I believe the majority of writers are creatures of habit. Many of us have a writing routine. Maybe we sit in the same corner in our favorite Starbucks, or sit staring at the person who is already there until they get uncomfortable and leave. Not that I have ever done that. Or, perhaps there is a particular ratty old sweater or broken-in pair of slippers you have to wear before the word count can begin.
For most writers, one of the key elements is sound — or the lack thereof. A large percentage of writers insists on total silence in order to create. If you are one of those writers and have a significant other, or kids, or pets, I imagine that is a huge challenge. I have an image in my head of a writer, steaming cup of hot something beside them, settling into the silence to write. Her fingers hover over the keys, a sentence of unparalleled brilliance comes into her head… and the lovely quiet is shattered by a ringing doorbell. Or a truck’s air brakes outside. Or a million other distractions.
These potential interruptions are why I write to music. For me, music is not a distraction. Instead, it is an aural blanket that wraps around my brain and protects me from outside influences. I also employ a strategy that might be unique among writers, but I’ll save that for the end.
For writers who do use music to write by, the types of music they listen to are as varied as the genres of music. Classical music, without distracting lyrics, is a favorite. A mentor of mine once told me that baroque composers like Vivaldi or Bach are perfect for stimulating the creative centers of our brain. He said something about the overt ornamentation of the music and the lack of obvious rhythms or… something. I don’t know, I had fallen asleep by the time he finished his explanation. Which is what I do when I listen to classical music and try to write.
A number of authors use soundtracks – from both movie and video games. I get that. They are designed to be have memorable themes, be catchy, and inspire certain emotions. That seems like a good recipe for creativity as well. YouTube can be particularly helpful with finding long mixes of these soundtracks, since it can ruin the mood if the music runs out or switches to a different song or genre. I’ve done a bit of writing to a megamix of The Sims soundtracks I found there, but even some of the First Person Shooter or WarGames have counterintuitively melodic themes.
I would guess that fewer people listen to music with actual lyrics. The most common refrain I hear from writers is that if they are hearing words in their ears, they aren’t hearing in them in their minds, which does make it tough to write.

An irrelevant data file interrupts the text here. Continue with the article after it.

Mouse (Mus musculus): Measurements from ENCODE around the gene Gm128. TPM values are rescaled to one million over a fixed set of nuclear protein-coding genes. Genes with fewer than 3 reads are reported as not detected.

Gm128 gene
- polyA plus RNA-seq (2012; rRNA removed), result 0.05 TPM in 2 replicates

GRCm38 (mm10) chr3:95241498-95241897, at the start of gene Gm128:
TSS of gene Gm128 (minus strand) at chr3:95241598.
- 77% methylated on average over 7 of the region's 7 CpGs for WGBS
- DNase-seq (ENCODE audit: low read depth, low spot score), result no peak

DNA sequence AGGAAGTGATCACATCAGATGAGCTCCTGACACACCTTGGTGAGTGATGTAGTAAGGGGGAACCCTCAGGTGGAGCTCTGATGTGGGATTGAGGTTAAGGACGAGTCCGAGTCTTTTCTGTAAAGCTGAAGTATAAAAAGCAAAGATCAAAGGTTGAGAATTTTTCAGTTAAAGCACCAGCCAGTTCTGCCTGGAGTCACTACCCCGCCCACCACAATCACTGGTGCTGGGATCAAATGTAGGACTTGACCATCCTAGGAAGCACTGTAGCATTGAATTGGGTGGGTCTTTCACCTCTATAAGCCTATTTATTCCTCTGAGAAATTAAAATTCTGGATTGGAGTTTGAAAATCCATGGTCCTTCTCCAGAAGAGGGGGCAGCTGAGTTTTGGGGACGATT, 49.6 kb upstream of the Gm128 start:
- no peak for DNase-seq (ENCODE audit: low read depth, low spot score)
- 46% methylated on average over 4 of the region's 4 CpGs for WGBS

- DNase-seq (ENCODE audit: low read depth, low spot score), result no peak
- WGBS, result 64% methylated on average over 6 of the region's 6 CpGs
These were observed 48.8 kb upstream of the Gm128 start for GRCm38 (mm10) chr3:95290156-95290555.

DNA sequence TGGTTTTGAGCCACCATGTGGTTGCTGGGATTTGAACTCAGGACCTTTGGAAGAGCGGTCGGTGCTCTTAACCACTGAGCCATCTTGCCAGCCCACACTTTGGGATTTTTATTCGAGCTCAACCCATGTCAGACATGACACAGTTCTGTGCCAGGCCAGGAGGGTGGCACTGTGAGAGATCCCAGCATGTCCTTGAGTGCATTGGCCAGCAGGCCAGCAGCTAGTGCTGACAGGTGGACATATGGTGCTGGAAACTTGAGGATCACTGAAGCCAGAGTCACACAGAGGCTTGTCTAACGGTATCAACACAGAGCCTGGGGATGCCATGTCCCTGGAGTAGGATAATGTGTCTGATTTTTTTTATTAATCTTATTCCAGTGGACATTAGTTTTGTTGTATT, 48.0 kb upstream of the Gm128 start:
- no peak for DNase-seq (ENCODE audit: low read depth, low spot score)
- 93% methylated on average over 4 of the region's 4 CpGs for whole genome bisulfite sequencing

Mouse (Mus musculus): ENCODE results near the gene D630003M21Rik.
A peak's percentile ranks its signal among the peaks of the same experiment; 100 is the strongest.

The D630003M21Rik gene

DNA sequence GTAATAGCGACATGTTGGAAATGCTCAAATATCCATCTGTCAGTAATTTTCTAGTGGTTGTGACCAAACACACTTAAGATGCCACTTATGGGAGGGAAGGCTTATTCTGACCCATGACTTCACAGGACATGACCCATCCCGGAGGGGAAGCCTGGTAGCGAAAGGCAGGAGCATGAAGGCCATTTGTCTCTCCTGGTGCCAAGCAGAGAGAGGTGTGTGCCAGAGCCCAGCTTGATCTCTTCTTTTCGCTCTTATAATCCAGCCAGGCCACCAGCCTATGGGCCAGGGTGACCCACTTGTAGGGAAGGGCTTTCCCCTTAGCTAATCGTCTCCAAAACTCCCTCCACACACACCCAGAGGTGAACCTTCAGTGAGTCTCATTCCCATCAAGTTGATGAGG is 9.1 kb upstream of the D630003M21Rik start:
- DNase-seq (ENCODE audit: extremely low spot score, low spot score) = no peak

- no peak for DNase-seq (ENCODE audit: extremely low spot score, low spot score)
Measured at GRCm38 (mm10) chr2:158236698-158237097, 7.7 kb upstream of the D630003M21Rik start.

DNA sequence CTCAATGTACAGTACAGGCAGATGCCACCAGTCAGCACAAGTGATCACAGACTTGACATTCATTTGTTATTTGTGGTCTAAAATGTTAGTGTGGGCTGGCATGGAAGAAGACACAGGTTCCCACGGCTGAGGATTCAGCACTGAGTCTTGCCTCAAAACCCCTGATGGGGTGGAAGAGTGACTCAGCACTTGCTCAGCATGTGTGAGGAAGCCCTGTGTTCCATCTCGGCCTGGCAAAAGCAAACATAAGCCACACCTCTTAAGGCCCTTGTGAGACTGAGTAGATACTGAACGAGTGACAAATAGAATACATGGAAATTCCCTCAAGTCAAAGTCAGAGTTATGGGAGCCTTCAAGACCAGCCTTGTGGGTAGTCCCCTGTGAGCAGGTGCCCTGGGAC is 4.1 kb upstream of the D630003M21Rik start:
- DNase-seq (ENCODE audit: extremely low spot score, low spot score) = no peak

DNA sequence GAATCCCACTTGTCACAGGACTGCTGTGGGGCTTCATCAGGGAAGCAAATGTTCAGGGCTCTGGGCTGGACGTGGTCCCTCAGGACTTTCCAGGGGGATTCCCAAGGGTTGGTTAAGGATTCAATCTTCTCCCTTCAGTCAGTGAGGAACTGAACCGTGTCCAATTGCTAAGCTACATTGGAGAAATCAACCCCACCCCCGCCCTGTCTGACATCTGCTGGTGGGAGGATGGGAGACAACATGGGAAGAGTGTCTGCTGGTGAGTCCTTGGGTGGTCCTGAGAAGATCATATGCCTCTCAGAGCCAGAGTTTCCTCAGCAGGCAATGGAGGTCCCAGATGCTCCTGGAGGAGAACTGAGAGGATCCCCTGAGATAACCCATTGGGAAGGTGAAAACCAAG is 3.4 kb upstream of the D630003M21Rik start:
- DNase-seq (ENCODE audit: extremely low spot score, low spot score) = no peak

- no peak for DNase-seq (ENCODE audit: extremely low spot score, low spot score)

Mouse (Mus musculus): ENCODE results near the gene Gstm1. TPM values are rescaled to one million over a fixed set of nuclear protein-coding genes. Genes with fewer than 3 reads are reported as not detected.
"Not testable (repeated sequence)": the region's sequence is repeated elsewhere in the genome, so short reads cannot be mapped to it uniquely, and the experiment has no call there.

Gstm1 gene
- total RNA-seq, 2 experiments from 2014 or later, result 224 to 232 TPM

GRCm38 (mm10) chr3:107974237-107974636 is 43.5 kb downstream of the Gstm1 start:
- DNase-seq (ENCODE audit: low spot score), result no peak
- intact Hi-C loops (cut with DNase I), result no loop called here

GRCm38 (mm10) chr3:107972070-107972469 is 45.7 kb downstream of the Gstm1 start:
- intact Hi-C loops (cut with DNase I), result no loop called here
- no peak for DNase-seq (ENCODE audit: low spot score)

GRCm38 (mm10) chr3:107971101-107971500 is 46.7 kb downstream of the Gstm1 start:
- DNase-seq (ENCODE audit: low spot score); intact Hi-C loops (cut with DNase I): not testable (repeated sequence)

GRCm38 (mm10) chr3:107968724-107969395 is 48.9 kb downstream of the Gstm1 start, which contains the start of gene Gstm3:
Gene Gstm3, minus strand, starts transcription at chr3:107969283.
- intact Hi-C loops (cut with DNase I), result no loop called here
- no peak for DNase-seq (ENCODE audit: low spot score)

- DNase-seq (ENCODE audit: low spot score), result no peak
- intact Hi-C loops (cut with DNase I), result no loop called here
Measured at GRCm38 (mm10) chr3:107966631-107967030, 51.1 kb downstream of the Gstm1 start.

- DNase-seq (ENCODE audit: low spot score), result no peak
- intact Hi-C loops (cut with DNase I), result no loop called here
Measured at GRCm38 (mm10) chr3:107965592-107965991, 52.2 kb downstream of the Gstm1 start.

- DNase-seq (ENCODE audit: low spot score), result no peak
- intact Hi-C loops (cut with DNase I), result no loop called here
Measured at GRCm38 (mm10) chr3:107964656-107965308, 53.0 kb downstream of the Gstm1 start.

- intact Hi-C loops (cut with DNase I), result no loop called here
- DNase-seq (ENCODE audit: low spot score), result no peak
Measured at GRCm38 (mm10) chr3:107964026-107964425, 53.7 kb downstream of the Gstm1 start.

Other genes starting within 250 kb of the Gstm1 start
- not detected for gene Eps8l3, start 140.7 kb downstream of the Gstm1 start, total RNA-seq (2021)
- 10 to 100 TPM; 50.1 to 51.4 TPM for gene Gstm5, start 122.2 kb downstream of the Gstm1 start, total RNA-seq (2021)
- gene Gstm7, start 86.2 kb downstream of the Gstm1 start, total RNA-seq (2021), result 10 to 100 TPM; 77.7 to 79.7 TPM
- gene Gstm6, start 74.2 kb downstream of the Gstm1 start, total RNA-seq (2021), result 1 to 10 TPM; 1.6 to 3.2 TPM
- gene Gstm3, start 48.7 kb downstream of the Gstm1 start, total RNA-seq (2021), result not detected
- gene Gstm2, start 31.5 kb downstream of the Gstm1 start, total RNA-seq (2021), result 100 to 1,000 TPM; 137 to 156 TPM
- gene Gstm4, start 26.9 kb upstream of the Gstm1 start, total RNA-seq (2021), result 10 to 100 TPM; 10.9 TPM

I never write in absolute silence. I suffer from tinnitus, which makes silence kind of painful. Regardless of that, I will always use music as a type of time or mood machine. My first book was a memoir, set primarily in the 1970s. I have always had what I refer to as a “phonographic” memory – when I hear a song, I am instantly transported to the time and place I first heard it. That’s very handy when writing a memoir of events three decades earlier.
I also have mood pieces I write to. If I am writing a scene filled with dread, but no overt action, I love to listen to the music from the Masked Ball scene from Eyes Wide Shut. If you can listen to that without getting the willies, you are a stronger person than I. When writing a scene where all hell is breaking loose, I love to listen to the chaos of Pink Floyd’s The Great Gig in the Sky. Yes, I realize that both those pieces of music would drive the average person insane. It doesn’t impact me that way, as insanity is not a long drive, but instead, a short putt for me.
One more thing I do that might push any other writer over the brink: I will often listen to a single song on repeat for the entire time it takes me to write an entire novel. According to my iTunes counter, I listened to Gerry Rafferty’s Get it Right Next Time over 800 times while I wrote my third book. Why in the world would I do that, other than my undying love for Gerry Rafferty? Because it creates a Pavlovian response. When I slip the headphones on and hear the opening notes of a song for the three- or four-hundredth time, it’s like a shortcut into the world I am writing.
What about you? Do you need silence, or is there a particular piece or style of music you listen to as you write?